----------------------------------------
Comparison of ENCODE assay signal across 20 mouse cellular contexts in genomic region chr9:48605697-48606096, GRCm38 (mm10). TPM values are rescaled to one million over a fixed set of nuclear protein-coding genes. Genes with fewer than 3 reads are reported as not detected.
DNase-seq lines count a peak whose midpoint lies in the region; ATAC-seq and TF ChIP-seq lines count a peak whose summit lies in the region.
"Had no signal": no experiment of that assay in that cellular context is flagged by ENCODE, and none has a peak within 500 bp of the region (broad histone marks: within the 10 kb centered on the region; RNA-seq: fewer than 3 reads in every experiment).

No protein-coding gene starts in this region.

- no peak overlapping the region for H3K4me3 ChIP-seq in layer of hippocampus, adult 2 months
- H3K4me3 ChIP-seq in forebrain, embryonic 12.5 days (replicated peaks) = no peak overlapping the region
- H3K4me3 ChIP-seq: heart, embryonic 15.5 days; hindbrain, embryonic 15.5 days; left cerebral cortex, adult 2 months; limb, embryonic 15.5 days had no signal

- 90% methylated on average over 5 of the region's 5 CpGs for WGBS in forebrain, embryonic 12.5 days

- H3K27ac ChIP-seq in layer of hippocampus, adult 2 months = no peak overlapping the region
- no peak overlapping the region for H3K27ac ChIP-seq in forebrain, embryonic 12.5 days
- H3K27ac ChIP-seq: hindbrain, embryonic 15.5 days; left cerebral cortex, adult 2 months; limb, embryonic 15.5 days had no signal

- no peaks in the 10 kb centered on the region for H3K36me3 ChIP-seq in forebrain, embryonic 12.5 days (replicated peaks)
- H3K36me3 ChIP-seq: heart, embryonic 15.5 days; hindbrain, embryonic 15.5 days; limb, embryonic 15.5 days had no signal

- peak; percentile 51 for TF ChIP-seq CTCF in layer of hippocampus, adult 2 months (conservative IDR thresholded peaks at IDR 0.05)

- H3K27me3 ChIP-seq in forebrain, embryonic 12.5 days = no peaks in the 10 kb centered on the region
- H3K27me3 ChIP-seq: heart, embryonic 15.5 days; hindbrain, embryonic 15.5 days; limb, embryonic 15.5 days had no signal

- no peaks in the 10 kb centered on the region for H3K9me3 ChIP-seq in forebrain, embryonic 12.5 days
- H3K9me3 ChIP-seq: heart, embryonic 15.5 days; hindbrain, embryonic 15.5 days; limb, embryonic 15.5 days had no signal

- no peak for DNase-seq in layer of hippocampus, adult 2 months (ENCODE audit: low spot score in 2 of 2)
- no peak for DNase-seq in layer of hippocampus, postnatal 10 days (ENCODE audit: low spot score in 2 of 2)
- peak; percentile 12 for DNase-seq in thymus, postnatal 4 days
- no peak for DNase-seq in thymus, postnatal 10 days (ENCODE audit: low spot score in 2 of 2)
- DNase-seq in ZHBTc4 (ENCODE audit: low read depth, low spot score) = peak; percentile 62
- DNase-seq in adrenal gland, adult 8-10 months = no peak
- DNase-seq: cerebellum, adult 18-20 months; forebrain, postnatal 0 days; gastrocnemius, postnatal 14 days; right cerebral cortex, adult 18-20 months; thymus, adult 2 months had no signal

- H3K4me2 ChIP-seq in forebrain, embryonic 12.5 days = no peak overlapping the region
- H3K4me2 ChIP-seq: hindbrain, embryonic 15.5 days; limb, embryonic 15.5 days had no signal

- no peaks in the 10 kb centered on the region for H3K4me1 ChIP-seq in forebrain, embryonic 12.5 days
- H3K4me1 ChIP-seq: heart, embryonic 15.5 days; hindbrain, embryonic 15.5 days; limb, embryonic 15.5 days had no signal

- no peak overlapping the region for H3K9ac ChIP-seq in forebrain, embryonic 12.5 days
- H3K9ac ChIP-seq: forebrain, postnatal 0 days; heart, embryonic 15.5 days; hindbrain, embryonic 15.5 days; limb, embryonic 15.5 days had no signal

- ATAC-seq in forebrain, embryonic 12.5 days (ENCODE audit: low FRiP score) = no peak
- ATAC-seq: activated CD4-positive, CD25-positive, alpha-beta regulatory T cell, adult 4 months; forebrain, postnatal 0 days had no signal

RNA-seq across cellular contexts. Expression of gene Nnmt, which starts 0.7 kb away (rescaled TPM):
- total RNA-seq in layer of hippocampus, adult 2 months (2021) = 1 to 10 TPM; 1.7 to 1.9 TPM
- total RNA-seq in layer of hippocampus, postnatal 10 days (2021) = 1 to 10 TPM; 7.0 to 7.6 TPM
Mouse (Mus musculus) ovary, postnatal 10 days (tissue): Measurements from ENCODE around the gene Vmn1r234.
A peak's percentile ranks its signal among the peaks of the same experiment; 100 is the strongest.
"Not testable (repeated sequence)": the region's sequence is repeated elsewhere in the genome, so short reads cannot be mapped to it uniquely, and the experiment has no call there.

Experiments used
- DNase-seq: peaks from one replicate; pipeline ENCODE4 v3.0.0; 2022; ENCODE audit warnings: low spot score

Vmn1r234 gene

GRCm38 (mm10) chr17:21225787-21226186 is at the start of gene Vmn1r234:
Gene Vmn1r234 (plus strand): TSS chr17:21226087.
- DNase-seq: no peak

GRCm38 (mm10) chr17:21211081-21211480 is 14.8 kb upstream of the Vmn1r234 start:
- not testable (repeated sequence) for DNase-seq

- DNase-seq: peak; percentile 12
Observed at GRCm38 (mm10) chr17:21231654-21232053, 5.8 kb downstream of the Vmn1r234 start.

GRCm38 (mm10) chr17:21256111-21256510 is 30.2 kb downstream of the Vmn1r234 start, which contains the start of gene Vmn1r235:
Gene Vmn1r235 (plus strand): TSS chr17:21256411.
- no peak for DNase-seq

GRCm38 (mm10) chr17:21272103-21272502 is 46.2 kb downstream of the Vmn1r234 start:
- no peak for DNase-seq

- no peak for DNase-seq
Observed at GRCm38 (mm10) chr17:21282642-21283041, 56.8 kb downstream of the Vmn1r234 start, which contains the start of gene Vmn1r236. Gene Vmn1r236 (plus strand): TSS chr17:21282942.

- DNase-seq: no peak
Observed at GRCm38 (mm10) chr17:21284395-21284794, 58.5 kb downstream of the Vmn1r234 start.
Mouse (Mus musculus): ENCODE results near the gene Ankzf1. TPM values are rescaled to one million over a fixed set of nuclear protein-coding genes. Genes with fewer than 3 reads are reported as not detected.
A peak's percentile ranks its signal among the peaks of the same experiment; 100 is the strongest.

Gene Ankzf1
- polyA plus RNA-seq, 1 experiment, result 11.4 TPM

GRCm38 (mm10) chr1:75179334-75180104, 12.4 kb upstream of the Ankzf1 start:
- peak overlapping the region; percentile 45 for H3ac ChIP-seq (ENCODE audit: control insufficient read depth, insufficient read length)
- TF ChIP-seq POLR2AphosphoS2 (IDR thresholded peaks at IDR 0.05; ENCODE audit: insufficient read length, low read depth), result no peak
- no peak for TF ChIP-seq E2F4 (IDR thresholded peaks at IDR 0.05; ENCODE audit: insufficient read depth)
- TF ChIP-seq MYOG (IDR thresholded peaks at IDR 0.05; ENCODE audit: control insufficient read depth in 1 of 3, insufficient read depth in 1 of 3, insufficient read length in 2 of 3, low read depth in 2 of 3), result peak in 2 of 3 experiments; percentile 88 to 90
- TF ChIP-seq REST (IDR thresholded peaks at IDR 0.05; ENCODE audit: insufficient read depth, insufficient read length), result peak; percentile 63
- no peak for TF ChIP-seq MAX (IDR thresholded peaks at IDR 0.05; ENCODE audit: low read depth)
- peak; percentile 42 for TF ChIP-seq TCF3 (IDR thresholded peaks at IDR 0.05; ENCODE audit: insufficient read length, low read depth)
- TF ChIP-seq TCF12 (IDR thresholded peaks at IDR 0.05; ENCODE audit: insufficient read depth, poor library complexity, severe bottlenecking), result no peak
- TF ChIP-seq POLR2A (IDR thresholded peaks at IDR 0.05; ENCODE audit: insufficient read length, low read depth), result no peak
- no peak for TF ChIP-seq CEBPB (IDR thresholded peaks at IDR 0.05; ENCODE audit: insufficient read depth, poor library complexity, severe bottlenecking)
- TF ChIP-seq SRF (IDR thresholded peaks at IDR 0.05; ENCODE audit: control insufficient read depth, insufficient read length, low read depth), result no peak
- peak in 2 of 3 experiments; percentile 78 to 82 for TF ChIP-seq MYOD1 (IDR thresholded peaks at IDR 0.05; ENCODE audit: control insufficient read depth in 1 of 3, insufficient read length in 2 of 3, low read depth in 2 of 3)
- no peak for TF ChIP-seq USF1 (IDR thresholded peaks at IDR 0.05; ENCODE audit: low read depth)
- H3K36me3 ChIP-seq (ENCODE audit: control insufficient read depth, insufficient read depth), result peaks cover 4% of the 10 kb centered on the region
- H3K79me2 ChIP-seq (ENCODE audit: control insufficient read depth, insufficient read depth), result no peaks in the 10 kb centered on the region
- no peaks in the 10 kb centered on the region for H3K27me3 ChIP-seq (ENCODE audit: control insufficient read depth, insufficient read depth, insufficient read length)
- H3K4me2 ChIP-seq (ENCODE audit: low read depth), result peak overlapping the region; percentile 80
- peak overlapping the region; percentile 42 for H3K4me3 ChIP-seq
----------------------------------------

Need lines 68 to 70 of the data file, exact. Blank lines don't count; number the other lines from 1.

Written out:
- TF ChIP-seq REST (IDR thresholded peaks at IDR 0.05; ENCODE audit: insufficient read depth, insufficient read length), result peak; percentile 63
- no peak for TF ChIP-seq MAX (IDR thresholded peaks at IDR 0.05; ENCODE audit: low read depth)
- peak; percentile 42 for TF ChIP-seq TCF3 (IDR thresholded peaks at IDR 0.05; ENCODE audit: insufficient read length, low read depth)